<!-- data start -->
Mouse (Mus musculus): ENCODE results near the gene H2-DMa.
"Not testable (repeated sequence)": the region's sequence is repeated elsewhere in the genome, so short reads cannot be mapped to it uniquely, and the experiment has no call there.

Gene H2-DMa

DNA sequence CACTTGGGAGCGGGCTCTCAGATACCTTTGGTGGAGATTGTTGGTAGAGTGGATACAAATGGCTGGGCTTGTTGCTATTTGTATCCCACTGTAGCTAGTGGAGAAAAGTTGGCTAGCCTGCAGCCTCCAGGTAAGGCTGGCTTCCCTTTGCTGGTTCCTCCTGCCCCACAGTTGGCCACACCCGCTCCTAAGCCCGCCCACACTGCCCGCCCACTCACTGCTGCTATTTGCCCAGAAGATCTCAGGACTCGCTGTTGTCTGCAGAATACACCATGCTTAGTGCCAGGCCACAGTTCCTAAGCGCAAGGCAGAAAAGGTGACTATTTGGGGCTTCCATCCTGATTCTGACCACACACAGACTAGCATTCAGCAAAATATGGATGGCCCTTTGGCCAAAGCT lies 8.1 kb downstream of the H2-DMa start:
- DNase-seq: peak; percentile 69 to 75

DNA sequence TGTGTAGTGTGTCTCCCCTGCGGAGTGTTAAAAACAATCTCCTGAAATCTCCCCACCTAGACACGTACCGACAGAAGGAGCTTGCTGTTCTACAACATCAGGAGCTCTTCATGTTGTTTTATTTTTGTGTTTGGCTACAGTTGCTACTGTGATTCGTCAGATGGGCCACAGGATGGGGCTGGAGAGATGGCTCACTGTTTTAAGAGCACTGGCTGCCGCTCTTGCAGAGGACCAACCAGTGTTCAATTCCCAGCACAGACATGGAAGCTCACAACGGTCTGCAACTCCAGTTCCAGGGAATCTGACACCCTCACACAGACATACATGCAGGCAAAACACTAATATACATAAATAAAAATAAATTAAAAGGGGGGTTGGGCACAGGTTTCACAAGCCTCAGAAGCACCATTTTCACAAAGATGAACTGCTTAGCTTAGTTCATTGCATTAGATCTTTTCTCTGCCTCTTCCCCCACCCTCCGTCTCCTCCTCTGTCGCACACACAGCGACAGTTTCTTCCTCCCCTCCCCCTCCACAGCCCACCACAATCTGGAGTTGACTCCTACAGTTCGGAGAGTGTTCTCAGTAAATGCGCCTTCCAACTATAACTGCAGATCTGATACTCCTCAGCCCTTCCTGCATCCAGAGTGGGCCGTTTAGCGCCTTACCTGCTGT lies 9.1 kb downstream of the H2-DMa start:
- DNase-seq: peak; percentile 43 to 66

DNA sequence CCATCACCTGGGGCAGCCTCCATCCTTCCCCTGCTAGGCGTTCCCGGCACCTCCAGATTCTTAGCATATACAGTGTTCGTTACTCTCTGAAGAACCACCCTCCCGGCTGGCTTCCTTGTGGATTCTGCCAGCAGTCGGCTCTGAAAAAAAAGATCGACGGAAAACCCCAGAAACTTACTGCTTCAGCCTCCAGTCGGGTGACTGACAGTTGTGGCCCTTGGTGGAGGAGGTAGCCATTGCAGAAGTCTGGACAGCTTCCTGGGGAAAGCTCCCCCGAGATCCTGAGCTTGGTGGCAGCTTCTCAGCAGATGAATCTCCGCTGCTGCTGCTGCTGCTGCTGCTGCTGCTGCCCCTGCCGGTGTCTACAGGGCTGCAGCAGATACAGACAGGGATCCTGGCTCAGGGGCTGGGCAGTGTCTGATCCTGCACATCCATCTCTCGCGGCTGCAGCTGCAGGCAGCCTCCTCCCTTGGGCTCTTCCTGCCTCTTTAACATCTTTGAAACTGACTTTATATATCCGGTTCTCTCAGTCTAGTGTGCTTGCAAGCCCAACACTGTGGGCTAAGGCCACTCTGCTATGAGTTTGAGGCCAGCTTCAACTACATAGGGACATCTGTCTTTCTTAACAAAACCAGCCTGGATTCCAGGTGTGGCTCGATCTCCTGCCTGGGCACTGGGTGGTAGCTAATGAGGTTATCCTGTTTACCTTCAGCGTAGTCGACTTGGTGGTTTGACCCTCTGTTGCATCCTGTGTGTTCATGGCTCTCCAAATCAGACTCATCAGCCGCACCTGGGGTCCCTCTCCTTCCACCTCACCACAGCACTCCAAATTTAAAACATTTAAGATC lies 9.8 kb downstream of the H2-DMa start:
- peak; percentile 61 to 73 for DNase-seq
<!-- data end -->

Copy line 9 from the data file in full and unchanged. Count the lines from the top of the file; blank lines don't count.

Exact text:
- peak; percentile 61 to 73 for DNase-seq